Reno entrepreneurs seek to disrupt rideshare sector with ‘Budddy’ startup

RENO, Nev. — In 2018, while taking an entrepreneurship class at the University of Nevada, Reno, Tristen Houston was brainstorming ideas for a solution to curb drunken driving.

Sure, ridesharing companies Uber and Lyft had a foothold in that market, he thought, but what about people who overdrank and don’t want to leave their car stranded overnight or simply don’t feel comfortable getting in a stranger’s vehicle?

Inspired, Houston launched a startup called Don’t Drive, with the concept of being a designated driver service.

A year later, in May 2019, fellow UNR student Derek Sornson joined the company, and through their two-driver system, the duo would drive a customer’s car home while the other person followed.

“We’ve had friends and family members affected by drinking and driving,” Sornson told the NNBW last week. “And we’ve dealt with a lot of people with the problem of waking up in the morning and not knowing where their car is or having to find out their car’s been vandalized or towed.”

While they saw some demand initially, the Reno entrepreneurs realized there was an opportunity to diversify.

“We started to get requests from the community for medical rides — people from eye doctors or hospitals,” Sornson said. “And then also requests were coming in from (people at) auto dealerships and auto shops. And even the elderly was calling us, seeing if we can help them out with some personal transportation.”

So, two years after the creation of Don’t Drive, Sornson and Houston recently re-launched and rebranded as Budddy.

Devin Kahl, who is finishing up an economics degree at UNR, serves as the new company's third co-founder.

Serving the Reno-Sparks area, Budddy offers a designated driver service (Drinking Budddy); medical transportation service (Medical Budddy); personal driver service focused on the elderly (Personal Budddy); and valet service that shuttles cars in need of a tune-up or repair to and from an auto dealer or shop (Auto Budddy).

“Essentially, we drive people in their cars or just their cars when they are not able to,” said Sornson, noting the company operates 24/7. “Our No. 1 goal is to keep our community safe, and we are able to do that through providing reliable transportation to those who need it.”

Sornson and Houston said the pandemic has exposed weaknesses in the ridesharing industry when it comes to safety in the age of COVID-19. With that in mind, they noted all Budddy drivers wear masks and sanitize the keys, steering wheel, gearbox and seat of a customer’s vehicle before and after each ride is complete.

“Our service is definitely needed to a lot of different demographics here in Reno,” Sornson said. “Especially when considering peoples’ reluctance to utilize public transportation or other rideshare companies like Uber, Lyft, even taxis, because of COVID. We do establish a lot of comfort to our customers with them being able to ride in their own vehicle, which they know is safe and clean.”

Moreover, for people in need of rides after drinking, Houston pointed out the challenge of fetching an Uber at night.

“After nine o’clock, there’s no Ubers available, so people have been stranded,” Houston said. “So we’re using that to our advantage … we’ve been trying to promote to our Reno community to ride local and support local.”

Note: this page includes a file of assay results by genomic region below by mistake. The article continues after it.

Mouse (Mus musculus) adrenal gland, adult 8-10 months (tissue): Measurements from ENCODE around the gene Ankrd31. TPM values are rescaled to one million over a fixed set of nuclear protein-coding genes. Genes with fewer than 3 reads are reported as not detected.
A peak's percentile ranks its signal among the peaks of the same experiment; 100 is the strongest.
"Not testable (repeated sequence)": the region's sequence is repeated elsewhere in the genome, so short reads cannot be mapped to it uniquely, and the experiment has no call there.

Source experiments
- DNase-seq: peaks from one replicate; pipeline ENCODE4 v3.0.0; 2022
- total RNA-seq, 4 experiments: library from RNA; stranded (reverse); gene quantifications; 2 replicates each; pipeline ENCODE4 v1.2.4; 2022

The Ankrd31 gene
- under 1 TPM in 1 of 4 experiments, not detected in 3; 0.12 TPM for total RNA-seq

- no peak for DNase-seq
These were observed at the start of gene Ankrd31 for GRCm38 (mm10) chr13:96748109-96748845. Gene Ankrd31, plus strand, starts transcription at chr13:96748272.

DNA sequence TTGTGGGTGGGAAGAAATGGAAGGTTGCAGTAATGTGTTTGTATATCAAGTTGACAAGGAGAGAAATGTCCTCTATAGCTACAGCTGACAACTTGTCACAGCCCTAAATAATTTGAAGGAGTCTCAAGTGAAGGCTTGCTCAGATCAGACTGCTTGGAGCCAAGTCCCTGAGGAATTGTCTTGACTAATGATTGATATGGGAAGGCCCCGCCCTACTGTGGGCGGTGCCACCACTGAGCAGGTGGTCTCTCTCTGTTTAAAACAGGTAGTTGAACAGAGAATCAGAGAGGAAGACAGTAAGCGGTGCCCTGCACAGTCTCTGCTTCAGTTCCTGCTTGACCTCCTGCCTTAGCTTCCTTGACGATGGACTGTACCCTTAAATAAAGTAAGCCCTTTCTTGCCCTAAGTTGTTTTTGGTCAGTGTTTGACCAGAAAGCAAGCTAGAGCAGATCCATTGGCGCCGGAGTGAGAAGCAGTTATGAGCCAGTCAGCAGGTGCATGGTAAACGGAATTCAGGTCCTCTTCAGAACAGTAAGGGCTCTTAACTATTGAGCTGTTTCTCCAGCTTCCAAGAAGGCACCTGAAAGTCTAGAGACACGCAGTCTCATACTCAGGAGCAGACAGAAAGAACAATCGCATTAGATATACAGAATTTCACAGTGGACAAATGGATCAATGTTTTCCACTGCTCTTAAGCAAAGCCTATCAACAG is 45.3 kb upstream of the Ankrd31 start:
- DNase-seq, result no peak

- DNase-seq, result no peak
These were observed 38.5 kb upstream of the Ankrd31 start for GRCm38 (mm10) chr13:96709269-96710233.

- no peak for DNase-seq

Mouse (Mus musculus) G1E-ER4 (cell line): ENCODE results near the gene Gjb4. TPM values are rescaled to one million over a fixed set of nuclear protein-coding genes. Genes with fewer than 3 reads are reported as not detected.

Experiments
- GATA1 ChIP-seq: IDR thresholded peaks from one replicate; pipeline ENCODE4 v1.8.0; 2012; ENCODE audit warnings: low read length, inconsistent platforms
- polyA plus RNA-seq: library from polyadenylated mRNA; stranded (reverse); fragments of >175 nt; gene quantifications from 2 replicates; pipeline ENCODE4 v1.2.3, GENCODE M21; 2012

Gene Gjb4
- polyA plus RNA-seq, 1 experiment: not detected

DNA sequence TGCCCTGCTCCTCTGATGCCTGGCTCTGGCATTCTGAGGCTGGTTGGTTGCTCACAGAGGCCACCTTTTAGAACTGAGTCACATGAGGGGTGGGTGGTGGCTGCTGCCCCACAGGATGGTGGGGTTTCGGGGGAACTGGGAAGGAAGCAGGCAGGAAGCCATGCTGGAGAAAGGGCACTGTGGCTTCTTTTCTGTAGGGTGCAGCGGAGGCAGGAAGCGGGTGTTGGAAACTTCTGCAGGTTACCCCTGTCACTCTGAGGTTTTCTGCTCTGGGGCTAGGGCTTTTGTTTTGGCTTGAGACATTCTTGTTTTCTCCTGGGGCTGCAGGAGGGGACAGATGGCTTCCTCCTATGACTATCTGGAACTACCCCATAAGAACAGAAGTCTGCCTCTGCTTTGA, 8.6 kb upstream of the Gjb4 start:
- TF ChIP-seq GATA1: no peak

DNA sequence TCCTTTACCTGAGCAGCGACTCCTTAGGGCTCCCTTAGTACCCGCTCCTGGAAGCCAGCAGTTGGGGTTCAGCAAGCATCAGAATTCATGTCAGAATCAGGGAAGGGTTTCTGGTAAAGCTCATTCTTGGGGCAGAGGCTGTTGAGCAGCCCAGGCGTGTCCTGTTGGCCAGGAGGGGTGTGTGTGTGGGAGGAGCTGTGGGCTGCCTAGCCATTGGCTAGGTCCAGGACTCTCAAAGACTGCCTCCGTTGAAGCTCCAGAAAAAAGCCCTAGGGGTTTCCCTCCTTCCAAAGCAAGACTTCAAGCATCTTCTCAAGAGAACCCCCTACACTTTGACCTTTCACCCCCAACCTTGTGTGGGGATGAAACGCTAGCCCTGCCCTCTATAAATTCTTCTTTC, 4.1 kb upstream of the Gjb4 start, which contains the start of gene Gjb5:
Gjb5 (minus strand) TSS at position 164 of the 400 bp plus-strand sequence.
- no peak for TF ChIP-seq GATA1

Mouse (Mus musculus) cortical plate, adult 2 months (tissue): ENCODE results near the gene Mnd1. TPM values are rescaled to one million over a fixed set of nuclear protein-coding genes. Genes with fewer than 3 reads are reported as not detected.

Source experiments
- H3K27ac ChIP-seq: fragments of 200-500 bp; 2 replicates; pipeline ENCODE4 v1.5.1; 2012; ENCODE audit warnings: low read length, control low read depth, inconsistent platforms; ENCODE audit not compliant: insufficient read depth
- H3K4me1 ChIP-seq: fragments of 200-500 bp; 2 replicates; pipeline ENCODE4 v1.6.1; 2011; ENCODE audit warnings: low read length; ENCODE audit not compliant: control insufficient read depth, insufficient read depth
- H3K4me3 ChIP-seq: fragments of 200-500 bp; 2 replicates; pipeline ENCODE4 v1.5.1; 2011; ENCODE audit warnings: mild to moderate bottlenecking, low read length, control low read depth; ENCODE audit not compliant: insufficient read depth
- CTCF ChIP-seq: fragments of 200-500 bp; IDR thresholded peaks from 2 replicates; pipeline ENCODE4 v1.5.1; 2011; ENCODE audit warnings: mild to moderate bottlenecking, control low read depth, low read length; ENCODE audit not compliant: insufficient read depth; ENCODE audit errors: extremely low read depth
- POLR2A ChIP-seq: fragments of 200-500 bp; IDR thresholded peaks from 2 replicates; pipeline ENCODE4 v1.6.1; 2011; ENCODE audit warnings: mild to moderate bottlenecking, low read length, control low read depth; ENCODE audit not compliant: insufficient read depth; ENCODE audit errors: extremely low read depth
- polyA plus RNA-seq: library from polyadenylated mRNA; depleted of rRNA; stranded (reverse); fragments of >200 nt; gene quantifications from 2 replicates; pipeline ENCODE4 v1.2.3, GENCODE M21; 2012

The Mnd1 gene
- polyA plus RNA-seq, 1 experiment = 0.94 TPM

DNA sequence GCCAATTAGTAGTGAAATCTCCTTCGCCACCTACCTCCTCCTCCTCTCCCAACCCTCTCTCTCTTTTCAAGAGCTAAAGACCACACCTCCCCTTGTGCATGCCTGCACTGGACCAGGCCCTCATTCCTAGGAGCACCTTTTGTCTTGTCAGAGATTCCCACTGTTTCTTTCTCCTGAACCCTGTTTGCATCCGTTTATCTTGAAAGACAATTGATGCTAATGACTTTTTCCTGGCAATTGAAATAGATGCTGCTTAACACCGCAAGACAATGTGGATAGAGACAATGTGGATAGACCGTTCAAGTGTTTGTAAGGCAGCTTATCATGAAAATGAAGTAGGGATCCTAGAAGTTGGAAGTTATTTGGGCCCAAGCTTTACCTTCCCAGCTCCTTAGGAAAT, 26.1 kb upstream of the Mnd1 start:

Sornson said Budddy’s services have a starting rate of $25, and the cost increases from that baseline price based on mileage and time.

Currently, the company has vetted and trained six drivers, but is looking to onboard 30 more by the end of the year, said Sornson, noting all drivers are considered independent contractors.

When asked, Sornson said all Budddy drivers are required to carry rideshare insurance and double the state minimums for auto insurance. Between the driver’s coverage and the customer’s insurance, damages and injuries would be covered if an accident occurred, he said.

Since re-launching about two months ago, Budddy has grown its revenue by 100% each month.

By the end of 2021, Budddy has a goal of doing “well over $100,000” in revenue, said Houston, noting the startup is currently valued at $1 million.

“What we’re aiming for is a six-figure year our first year,” added Sornson. “And then doubling that year after year until we’re satisfied with the growth or want to expand to other states.”

Notably, the company recently announced that it has partnered with Bill Pearce Motors, Mercedes Reno, Land Rover Reno and Jaguar Reno for its Auto Budddy service.

“We’re going to constantly be onboarding drivers for probably the entirety of our company,” Sornson said. “We’re going to constantly be interviewing, vetting, and training drivers to work with Budddy. And we’re able to provide a great source of supplemental income for people.”

As for the company’s unique name, which features the letter “d” three times?

“… It represents what we call The Budddy System,” Sornson said, referring to the company’s logo. “It’s hidden imagery of how our service works. If you look closely, you can see that the 3 d’s and the shapes under them look like the head and shoulders of three people — the customer in the middle, and two drivers, one on each side.”

That, and it made trademarking the new company “much easier,” he added.


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